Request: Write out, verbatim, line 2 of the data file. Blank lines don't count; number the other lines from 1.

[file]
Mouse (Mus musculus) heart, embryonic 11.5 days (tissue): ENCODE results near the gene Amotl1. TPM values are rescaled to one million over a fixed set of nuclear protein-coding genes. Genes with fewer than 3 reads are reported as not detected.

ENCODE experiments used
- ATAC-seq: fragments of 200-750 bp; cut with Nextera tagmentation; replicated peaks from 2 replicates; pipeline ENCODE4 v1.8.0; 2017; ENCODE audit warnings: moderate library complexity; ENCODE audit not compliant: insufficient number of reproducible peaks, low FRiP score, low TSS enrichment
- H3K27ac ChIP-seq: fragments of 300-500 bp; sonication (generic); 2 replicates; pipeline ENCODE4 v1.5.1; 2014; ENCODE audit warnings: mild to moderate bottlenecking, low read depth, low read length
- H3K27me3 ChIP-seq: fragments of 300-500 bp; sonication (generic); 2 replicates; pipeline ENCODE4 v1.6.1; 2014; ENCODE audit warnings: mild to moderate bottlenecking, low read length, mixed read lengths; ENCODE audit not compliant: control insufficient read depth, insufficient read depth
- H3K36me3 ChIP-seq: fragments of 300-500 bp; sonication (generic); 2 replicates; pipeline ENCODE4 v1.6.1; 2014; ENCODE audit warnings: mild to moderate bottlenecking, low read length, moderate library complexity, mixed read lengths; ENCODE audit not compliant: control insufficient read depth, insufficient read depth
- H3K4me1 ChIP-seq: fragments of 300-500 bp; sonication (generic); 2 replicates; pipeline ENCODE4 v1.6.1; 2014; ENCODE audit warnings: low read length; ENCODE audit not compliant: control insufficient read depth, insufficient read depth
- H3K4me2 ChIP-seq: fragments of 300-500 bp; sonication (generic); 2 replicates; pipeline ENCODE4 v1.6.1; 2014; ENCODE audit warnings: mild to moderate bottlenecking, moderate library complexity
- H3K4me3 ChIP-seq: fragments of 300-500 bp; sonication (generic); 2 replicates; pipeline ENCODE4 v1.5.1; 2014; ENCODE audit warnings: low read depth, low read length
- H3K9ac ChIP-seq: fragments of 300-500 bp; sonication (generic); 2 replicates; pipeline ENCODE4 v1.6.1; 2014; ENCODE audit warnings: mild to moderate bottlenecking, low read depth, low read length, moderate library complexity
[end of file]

ENCODE experiments used